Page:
Losing a parent changes one’s perspective about life, love, and parenting. I have learned so many life lessons from my late mom, a widow, who spent her life molding and shaping the person I am now.
I got to really understand her and how much she had to go through raising four children as a single mom when I became a mom myself. During the first few weeks of motherhood, when everything would be too overwhelming, when I was forced to operate with less than 2 hours of shut-eye, I would dial her number in the wee hours of the morning and cry then apologise profusely.
I realised how difficult it is to be a mother, I realised how difficult it must have been for her to be a mother of four, and a single mother at that. “Sorry Mama, now I know how difficult it is to be a mom,” I would tell her over the phone while sobbing. She would then try to calm me down and tell me how rewarding this is going to be in the long run. She said all these will pay off when I start hearing my child say I love you Mama, when I start seeing the love in their eyes.
And just when I thought she taught me everything I could learn from her through our conversations, I lost her, and she taught me even more lessons in her death.
Here are just a few of the lessons about life and parenting I learned after losing my Mom
1. Make as many wonderful memories with your children.
This is what it means when people say “our parents will remain in our hearts forever”.
Making happy memories and saving them in your children’s memory banks is the best you can ever can give them. They will hold on to these memories and cherish those times you spent with them long after you’re gone.
2. Try not to raise sheltered children, guide them throughout but allow them to grow enough to be able to stand on their own.
As much as we want to we can’t be with them forever. At some point we would have to let go. And we have to get them ready to face the world’s challenges head on.
Let them experience failures and let them learn from them. Let them develop a thicker skin to face criticism, failures and heartache. Let them toughen up, because we can’t protect them from the harsh realities of the world forever. Someday we will have to trust that we have raised them well with morals that will guide their way, and with enough strength to make it out there without us.
3. Build relationships, build your children’s tribe
How is your kids’ relationships with your relatives? Does your kid know that true value of having a godfather and godmother? That they are not just milking cows your kids visit on Christmas to get money and gifts?
Does your kid know that godparents should be there to be their extended family? Does your kid know your relatives enough to accept that they can trust them?
Build your child’s support system as early as possible. Because when you go, it’s the members of this tribe who will hold your children’s hands and help them navigate through life without you.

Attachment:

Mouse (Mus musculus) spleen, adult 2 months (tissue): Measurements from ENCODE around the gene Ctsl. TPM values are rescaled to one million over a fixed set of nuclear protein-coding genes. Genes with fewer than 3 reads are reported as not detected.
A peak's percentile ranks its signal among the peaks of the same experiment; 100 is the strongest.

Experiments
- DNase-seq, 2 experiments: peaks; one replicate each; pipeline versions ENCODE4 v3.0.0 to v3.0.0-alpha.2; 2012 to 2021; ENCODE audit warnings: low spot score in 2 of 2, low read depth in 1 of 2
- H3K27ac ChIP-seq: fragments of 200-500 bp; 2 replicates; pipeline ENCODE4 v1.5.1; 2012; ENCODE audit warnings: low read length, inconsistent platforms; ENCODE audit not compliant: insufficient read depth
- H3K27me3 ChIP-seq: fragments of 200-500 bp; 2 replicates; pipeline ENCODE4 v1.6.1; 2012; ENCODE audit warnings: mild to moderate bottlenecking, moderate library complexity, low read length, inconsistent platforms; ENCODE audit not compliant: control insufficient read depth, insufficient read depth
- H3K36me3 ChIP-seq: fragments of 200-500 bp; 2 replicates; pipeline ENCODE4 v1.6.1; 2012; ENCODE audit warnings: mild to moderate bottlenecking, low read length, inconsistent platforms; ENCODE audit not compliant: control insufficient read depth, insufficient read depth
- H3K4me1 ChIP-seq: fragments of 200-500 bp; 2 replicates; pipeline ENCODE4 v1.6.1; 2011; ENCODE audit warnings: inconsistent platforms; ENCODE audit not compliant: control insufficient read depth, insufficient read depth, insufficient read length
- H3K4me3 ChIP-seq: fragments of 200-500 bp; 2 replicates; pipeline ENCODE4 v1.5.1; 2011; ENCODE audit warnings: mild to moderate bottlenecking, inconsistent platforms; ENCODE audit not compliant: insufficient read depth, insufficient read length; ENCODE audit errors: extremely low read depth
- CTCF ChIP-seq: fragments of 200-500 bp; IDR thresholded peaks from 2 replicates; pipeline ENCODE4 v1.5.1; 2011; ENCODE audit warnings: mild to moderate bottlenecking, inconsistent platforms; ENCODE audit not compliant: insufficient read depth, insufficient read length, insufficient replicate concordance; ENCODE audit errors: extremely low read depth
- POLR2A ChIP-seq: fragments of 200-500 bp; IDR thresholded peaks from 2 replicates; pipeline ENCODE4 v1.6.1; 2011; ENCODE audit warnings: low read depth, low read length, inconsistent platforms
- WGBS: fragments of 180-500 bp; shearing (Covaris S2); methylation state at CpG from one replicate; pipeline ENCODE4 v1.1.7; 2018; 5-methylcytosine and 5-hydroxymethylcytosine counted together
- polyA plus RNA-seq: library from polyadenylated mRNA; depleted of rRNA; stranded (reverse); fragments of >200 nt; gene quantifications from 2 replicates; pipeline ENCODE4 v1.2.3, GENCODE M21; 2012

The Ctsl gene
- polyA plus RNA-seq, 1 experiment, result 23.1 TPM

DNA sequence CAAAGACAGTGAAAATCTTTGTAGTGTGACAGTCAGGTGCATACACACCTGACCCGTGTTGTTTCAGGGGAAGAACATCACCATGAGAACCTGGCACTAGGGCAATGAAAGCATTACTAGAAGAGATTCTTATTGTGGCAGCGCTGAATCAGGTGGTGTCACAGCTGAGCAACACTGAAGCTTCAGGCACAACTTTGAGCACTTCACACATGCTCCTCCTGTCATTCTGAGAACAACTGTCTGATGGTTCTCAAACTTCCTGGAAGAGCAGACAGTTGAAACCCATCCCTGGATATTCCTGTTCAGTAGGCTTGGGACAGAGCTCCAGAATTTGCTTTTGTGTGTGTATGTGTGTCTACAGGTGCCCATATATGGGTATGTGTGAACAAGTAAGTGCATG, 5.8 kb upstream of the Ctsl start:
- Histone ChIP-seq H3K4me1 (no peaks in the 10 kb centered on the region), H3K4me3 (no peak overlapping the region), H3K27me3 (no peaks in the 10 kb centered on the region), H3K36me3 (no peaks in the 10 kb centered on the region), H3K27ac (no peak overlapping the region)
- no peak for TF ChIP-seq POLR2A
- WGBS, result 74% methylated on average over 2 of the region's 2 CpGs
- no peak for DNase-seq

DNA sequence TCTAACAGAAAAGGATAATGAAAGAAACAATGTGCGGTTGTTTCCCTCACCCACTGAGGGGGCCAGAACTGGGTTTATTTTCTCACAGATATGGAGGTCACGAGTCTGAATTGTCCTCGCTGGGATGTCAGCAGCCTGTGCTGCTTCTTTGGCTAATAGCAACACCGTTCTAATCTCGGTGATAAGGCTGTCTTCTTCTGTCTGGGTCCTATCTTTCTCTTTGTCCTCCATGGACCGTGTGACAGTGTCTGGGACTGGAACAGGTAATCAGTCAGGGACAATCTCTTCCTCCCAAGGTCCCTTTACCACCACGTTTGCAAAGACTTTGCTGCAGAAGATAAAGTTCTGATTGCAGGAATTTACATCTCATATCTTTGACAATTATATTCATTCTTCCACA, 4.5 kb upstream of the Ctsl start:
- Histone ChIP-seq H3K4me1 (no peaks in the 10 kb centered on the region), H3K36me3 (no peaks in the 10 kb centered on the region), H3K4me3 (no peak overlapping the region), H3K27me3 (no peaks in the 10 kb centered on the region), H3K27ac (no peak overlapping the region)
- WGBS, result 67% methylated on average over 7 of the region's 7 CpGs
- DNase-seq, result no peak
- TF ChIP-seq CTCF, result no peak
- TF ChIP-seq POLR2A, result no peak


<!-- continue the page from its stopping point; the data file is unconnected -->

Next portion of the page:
4. Teach them life skills. Stop doing things for them .
We would carry them around and feed, bathe , and hug them all day they if we could. But there are two things to think about,one, you are not your child’s slave, and two, someday they will have to do these things on their own.
He might have to move out before college, live by himself when he starts working. And let’s not even talk about the responsibilities he needs to face when he starts his own family. We can’t keep doing things for them, at some point we have to instead teach them.
The world has enough spoiled individuals who feel the world should cater to their every whim already make sure your kid won’t be adding to the world’s entitlement problem.
5. Strengthen their faith
Losing a parent is one of the worst kinds of pain anyone will have to eventually go through. Someday your kids will have to go through this as well.
Have we prepared them for emotional, and mental, challenges of losing a loved one? Of letting go of a dream? Of losing a job?
Do they know who they can run to when they experience their first heart-break, first major failure, or loss?Who will they get their strength from aside from you?
Strengthening their faith will ensure they will have the courage to carry on instead of spiralling out of control when they experience something traumatizing, depressing, or devastating. Who or what will they hold on to when they feel out of control and lost?
*Mommyfied regularly writes parenting pieces for the Saturday issue of the nationally circulated Manila Bulletin Lifestyle.
2 thoughts on “5 Parenting Lessons I’ve Learned After Losing my Mother”
So true and moving. I seem to be doing things totally different with my second child because of what I feel I lacked in doing for the first one.
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Thank you so much for reading! I’m sure you’re doing great! 🙂